The year 788 AD was a good one for Hinduism
The year 788 AD was a good one for Hinduism because Shri Adi Shankaracharya or the first Shankara was born in that year.
Adi Shankaracharya extraordinary reinterpretations of Hindu scriptures, especially on Upanishads or Vedanta, had a profound influence on the enhancement of Hinduism at a time when anarchy, superstition, and zealotry was unlimited.
Shankara restored the Vedic Dharma and Advaita Vedanta to its original purity and majesty because advocated the nobility of the Vedas and was the most famous Advaita philosopher of that time.
Shri Adi Shankaracharya, known as Bhagavatpada Acharya means that the guru at the feet of Lord. Started in the core teaching of Vedanta and Advaita or non-dualism for the mankind which is other from newness the scriptures, scavanged the Vedic religious practices of ritualistic excesses.
Childhood of Shankara
In 788 AD, In a village named Kaladi on the banks of the river Purna situated in the Southern Indian state Kerala Shankara was born in a Brahmin family. Sivaguru and Aryamba are the parents, had been childless for a long time and the birth of Shankara was a glad and blessed occasion for the couple because after many prayers they got a child. Legend has it that Aryamba had a vision of Lord Shiva and promised her that he would personate in the form of her first-born child.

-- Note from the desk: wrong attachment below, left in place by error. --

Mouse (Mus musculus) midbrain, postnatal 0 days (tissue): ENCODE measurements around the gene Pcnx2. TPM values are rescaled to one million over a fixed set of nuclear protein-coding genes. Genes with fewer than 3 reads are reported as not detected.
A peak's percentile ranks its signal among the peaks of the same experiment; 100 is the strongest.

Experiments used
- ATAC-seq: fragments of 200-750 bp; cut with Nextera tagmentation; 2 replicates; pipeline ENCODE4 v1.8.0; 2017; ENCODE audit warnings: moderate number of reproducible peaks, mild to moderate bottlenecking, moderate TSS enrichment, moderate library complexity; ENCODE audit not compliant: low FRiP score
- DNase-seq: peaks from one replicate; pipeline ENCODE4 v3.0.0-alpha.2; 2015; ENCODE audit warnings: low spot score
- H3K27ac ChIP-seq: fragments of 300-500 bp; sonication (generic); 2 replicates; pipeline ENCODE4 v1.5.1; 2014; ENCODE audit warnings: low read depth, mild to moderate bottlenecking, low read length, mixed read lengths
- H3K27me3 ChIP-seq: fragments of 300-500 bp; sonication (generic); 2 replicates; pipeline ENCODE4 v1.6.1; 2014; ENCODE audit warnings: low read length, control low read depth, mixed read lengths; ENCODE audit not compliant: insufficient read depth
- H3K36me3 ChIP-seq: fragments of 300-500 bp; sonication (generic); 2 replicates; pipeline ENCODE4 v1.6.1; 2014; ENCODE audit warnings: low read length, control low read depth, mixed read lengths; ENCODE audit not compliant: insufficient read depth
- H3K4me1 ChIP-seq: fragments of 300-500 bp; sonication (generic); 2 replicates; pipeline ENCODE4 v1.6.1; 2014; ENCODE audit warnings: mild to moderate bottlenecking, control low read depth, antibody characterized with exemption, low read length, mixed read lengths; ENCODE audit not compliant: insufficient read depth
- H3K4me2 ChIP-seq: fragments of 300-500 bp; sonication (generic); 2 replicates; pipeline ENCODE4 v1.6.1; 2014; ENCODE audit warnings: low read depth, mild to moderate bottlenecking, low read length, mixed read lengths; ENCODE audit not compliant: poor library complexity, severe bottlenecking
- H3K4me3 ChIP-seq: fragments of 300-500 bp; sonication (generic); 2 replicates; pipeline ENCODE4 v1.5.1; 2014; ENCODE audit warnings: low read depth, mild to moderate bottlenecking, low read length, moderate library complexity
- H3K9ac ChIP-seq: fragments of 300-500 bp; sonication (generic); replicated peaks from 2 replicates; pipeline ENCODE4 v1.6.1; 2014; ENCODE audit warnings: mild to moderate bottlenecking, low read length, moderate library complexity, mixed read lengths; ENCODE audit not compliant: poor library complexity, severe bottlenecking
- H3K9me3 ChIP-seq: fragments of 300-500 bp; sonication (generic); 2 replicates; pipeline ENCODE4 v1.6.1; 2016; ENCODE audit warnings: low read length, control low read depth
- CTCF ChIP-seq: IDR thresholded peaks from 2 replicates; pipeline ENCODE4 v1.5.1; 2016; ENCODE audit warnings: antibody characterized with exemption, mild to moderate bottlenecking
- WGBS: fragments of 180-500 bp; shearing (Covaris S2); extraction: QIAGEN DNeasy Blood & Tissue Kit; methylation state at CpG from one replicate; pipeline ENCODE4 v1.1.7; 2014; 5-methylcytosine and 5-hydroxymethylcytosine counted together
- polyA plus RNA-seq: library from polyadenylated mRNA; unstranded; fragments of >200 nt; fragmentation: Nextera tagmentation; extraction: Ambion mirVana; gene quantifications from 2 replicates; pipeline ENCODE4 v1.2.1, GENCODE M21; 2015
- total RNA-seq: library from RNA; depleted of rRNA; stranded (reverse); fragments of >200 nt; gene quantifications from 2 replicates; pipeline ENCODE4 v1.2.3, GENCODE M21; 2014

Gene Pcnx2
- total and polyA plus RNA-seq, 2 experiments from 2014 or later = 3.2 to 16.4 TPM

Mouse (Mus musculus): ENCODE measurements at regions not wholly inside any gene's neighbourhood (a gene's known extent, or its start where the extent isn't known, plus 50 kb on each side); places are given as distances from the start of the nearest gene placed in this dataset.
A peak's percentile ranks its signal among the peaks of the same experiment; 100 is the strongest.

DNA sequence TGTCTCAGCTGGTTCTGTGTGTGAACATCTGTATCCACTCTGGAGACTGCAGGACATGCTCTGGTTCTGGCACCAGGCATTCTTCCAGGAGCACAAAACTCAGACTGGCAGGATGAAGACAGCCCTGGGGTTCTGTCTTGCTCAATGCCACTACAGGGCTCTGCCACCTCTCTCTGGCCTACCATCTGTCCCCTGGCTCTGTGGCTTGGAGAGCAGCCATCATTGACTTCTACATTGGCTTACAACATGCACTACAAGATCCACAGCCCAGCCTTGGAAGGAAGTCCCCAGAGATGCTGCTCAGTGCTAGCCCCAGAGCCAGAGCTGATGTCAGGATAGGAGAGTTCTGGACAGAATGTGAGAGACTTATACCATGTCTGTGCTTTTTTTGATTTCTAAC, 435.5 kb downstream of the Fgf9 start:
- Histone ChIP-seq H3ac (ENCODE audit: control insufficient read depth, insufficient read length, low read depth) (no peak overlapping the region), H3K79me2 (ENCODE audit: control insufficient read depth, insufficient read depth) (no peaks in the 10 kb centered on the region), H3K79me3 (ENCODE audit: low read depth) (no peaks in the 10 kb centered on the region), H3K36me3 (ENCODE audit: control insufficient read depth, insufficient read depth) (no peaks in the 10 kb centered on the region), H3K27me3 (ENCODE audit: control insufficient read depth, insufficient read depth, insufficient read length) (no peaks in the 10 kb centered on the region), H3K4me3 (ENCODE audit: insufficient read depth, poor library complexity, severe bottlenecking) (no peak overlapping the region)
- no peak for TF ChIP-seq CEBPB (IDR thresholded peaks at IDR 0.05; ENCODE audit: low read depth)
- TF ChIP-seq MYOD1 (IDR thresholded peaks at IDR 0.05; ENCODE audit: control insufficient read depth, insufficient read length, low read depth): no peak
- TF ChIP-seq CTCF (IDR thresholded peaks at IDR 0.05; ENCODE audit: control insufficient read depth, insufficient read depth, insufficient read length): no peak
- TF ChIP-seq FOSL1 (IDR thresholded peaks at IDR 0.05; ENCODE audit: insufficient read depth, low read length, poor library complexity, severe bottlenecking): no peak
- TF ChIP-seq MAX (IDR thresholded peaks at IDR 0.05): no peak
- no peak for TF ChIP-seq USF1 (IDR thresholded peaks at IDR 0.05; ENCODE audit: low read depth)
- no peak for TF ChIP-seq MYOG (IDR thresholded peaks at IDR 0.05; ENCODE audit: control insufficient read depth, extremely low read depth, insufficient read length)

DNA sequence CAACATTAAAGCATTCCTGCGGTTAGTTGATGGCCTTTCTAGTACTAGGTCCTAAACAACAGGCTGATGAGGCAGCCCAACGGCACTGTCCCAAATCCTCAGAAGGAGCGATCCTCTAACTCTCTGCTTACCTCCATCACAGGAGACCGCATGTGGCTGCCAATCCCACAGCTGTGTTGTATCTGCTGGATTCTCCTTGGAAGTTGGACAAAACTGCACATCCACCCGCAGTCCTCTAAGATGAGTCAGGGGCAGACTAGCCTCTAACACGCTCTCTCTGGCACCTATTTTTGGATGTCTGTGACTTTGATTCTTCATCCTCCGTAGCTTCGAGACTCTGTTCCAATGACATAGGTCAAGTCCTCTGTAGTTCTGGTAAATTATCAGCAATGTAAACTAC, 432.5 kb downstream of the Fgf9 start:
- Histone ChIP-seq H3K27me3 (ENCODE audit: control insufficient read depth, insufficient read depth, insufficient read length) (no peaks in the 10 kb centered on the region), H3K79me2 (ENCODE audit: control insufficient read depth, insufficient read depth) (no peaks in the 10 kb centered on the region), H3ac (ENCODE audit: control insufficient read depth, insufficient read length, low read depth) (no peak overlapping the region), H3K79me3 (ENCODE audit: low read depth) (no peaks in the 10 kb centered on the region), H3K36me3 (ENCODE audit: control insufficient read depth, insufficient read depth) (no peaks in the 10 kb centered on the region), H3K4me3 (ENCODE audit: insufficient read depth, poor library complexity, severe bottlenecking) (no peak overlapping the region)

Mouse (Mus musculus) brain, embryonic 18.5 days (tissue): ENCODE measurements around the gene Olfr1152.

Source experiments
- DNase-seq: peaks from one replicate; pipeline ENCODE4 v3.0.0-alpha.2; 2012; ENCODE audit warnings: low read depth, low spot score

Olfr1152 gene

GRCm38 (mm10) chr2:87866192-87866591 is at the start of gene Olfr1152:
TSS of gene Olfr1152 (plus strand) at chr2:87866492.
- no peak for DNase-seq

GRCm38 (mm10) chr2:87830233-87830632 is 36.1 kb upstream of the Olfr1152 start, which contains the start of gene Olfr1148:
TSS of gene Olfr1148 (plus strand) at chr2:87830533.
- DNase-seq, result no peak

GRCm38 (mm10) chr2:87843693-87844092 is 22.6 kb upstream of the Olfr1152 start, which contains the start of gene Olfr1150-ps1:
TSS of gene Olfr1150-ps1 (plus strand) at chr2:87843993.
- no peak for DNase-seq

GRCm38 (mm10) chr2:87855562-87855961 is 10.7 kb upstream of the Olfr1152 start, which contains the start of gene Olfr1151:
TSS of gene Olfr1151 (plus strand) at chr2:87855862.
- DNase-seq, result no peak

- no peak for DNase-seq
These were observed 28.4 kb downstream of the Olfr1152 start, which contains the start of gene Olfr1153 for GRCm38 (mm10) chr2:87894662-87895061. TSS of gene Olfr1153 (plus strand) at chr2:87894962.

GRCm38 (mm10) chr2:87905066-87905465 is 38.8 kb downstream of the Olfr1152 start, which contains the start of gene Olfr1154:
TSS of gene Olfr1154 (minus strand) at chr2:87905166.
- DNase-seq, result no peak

Shankara was a unnatural child and was greeted as ‘Eka Sruti Dara’ wghich means one who can keep anything that has been read just once and tremain for last long. All the Vedas and the six Vedangas from the local gurukul, Shankara mastered in that and learned so fast from the epics and Puranas.
Seminal Works of Shankaracharya
The core of Shankara's perspective on Advaita considered the Brahmasutras Brahmasutrabhashya and Bhaja Govindam written in praise of Govinda or Lord Krishna a Sanskrit devotional poem that forms the center of the Bhakti movement are the most important of Shankaracharya's works.
Philosophy Of Shankaracharya
Shankaracharya teachings are based on the oneness of the soul and Brahman, in which Brahman is viewed as without any virtue.
through discourses and debates with other thinkers, Shankara travelled across India and other parts of South Asia to propagate his philosophy.
'Lord Brahma and men are of one essence and every individual should try to develop this vision of oneness.' was a major proponent of the Vedanta tenet.
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